Ronald Reagan, our happiest modern president, famously quipped, “The person who 80 percent agrees with you is a friend and an ally, not a 20 percent traitor.” His assessment could be supplemented by observing that a person who 100 percent agrees with you is either a liar or a fool. As I indicated in my first essay, a fundamental requirement of modern Western freedoms is that those who argue in good faith are inevitably to disagree on issues of ethical, political, or religious concern. With that in mind, I am grateful to my friends and allies who have been generous enough to contribute to this forum.
All contributors who were neither liars nor fools raised valuable objections and challenges. Titus Techera presented the first sentence. Even if my report on our freedoms is accepted, he asks, what are we doing against the rise of a great power, China, which specifically rejects it? And how can we protect them against the internal threats of digital technology?
The former question is easier to answer than the latter. My answer is based on the recognition that we are again embroiled in a rivalry between political entities that not only represent different peoples, but also different and often opposing cultures. The journalist Ari Roussinos updated Samuel Huntington and called this development the rise of the “civilization states”.
Dealing with this rivalry requires not only strategic caution, but also a renewed understanding and renewed defense of the historical, cultural and institutional sources of our way of life. On the one hand, this means opposing a naive progressivism that regards the worldwide spread of personal freedom and peaceful cooperation as inevitable. On the other hand, it is an alternative to the constrained nationalism that places the United States against our continental neighbors as well as traditional allies. In looking for this middle ground, I suspect that we will find that the “idea of the West” has not yet lost its value. Although my paper did not explicitly consider geopolitics, I think it can serve as part of this enterprise.
Techera’s second question is more difficult and overlaps with issues raised by other contributors. Digital technology not only makes it easier for retail companies to shape our habits by giving us what we want before we know we want it. It also encourages us to indulge in the cheap thrill of false association. The communities we are drawn to are increasingly based on negligible “likes” rather than real shared tasks.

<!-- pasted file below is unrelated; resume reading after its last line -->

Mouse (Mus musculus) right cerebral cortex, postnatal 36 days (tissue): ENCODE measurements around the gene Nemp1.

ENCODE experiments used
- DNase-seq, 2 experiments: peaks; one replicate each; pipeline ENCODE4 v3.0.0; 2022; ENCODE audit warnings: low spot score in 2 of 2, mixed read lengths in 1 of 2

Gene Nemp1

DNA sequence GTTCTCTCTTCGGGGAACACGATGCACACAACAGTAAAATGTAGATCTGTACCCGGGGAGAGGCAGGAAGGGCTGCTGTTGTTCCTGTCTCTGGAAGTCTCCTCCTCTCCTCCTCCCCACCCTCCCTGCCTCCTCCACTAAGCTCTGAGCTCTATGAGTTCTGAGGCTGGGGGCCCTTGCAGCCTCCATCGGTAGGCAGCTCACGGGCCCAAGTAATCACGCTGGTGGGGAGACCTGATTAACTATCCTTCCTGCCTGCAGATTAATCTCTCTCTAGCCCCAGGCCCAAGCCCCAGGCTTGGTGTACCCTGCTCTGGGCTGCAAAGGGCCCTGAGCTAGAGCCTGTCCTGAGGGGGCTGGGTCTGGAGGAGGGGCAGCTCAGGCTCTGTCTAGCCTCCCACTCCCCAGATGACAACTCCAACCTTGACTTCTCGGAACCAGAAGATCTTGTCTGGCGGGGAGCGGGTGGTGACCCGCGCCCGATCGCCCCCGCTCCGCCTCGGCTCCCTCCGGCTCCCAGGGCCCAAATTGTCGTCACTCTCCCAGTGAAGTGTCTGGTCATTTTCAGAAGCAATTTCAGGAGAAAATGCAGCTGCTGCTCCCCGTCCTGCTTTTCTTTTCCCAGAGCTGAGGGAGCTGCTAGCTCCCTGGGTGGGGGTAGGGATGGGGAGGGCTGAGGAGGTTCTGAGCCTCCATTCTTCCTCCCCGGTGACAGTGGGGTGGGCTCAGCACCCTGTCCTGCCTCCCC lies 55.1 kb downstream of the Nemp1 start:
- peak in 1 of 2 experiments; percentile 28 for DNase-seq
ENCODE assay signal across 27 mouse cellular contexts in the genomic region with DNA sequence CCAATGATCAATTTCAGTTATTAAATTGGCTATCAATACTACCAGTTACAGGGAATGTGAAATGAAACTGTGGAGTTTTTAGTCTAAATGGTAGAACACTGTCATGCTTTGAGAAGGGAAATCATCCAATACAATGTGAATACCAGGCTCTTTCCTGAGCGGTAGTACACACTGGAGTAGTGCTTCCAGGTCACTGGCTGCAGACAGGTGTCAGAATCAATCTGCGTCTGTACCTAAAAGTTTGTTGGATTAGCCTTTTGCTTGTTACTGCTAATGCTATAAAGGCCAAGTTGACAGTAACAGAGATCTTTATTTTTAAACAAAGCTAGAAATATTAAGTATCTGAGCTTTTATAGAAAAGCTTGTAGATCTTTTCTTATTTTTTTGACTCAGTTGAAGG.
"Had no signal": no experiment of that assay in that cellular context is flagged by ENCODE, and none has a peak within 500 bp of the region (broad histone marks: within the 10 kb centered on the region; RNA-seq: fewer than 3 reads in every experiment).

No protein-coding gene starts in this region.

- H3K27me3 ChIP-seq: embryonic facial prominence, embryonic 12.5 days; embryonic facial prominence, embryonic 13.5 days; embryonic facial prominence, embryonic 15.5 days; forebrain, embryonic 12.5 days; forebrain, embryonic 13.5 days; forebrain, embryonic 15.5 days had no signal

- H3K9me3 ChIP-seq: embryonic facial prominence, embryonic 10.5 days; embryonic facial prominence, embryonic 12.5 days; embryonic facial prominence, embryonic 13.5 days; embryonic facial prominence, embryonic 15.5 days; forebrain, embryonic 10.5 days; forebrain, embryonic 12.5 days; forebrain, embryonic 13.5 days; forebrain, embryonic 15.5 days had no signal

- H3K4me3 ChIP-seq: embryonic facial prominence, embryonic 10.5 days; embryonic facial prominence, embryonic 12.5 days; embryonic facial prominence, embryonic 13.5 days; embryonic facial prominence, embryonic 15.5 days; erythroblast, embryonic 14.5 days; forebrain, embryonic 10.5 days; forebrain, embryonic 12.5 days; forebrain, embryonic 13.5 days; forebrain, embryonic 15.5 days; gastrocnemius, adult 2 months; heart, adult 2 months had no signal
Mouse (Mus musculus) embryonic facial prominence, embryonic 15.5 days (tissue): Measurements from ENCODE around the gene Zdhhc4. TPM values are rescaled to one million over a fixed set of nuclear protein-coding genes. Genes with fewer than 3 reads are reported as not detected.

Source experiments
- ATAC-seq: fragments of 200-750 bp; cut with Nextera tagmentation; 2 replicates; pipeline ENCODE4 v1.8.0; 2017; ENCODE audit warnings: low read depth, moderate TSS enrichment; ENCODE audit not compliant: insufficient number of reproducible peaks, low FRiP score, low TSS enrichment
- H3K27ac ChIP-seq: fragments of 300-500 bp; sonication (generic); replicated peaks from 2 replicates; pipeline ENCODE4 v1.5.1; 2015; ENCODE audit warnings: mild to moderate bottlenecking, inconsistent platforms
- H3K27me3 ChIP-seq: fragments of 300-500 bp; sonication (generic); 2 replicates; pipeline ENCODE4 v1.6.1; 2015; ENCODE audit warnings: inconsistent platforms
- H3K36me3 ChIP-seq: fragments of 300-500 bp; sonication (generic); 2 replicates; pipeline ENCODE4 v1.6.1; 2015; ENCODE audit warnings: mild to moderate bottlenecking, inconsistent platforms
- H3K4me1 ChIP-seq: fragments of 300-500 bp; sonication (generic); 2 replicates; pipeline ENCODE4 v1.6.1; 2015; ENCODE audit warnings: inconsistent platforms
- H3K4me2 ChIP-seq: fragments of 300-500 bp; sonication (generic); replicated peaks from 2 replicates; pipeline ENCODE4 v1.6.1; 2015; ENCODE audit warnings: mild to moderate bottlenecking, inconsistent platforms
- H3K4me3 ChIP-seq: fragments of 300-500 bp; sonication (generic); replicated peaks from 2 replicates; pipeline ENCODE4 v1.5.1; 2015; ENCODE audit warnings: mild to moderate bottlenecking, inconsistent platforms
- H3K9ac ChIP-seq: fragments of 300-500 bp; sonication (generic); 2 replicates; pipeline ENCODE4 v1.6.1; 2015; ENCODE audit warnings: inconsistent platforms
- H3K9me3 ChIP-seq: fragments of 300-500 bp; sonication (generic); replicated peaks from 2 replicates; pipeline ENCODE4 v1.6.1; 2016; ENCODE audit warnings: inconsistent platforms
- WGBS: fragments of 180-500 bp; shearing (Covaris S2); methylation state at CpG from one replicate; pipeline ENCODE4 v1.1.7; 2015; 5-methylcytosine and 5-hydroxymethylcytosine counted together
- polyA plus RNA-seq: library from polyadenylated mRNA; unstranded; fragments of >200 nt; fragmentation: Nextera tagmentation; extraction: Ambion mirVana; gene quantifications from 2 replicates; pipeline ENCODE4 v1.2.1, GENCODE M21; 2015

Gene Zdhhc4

Greg Weiner points out the consequences of this tendency in politics. Instead of working together towards specific goals, we see politics as a platform for expression of opinion, which should be popular in circles of like-minded people. Freed from the obligation to provide persuasive arguments or tangible benefits to a skeptical audience, it is always tempting to step up the praise of allies and condemnation of rivals. The result is a misperception of the relatively calm conditions by historical standards as a battlefield of war and enmity.
I agree with Weiner that the best remedy to counter this threat is to give the associations significant authority – and therefore significant responsibility – for the outcomes that matter to their participants. To speak only of formal politics, it requires sustained efforts to save political parties from a century of misguided reforms that have undermined their ability to regulate and moderate political disputes. In the written constitution in particular, mass parties were a true American innovation for addressing the challenges of personal freedom on a large scale. Our ability to do so was reduced by their eclipse.
Since I don’t think we ever had a “regime” in the classical sense, I’m a little less worried about losing it.
John McGinnis mainly shares Weiner’s analysis, but contradicts my preference for simplicity in public order. He points out that a political and institutional landscape defined by freedom of association and personal responsibility will be more complex than one designed by a single agency. Shouldn’t we see this complexity as a feature rather than a flaw?